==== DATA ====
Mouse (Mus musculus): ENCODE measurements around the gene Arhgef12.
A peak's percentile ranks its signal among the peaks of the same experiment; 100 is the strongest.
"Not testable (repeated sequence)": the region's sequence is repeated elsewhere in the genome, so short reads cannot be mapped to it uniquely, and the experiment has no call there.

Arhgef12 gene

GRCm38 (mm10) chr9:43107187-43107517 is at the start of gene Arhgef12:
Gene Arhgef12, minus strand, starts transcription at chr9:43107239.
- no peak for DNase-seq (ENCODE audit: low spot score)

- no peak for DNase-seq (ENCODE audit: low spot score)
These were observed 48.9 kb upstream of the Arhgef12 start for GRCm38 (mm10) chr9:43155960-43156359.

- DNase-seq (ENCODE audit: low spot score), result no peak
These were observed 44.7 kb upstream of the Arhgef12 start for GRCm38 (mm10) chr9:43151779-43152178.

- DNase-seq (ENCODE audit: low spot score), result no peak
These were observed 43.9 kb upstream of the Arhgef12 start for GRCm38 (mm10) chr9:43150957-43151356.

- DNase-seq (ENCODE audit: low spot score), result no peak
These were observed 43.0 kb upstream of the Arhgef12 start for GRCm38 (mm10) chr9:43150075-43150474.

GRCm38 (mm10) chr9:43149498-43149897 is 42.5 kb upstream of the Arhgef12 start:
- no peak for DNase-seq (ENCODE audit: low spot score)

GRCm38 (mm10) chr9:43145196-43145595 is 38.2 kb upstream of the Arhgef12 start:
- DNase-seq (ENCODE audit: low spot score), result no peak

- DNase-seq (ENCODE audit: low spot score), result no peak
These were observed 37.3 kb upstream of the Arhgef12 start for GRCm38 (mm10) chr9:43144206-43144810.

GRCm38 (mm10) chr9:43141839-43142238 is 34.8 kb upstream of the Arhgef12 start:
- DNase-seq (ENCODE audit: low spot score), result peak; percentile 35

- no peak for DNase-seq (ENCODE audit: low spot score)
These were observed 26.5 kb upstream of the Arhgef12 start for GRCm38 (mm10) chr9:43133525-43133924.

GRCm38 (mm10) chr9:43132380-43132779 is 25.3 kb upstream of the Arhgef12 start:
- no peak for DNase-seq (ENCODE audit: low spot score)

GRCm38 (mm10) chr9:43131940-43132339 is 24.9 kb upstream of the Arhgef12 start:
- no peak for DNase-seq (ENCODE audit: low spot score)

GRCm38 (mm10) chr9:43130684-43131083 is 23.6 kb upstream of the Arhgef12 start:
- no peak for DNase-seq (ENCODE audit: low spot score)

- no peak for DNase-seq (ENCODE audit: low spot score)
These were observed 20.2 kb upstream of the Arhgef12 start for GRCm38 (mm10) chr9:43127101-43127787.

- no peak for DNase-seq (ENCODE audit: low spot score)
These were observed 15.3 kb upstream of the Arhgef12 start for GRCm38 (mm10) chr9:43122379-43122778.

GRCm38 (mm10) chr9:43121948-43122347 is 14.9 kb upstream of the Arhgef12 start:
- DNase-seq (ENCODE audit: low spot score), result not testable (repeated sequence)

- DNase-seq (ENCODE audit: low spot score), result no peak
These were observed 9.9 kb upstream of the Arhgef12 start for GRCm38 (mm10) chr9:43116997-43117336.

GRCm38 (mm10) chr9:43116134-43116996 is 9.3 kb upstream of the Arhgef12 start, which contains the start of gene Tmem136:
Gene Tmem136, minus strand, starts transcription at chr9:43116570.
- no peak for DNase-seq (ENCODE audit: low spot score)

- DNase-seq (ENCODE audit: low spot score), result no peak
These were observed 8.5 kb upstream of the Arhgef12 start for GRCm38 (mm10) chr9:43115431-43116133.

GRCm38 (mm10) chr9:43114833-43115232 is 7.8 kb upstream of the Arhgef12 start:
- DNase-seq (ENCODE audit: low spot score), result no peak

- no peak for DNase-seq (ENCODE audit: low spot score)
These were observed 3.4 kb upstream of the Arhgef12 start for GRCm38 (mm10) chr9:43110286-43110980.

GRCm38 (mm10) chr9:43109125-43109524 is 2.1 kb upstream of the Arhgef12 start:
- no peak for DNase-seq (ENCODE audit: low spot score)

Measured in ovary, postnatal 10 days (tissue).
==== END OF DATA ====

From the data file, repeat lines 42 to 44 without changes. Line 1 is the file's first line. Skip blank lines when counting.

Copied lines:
- no peak for DNase-seq (ENCODE audit: low spot score)

- DNase-seq (ENCODE audit: low spot score), result no peak
These were observed 8.5 kb upstream of the Arhgef12 start for GRCm38 (mm10) chr9:43115431-43116133.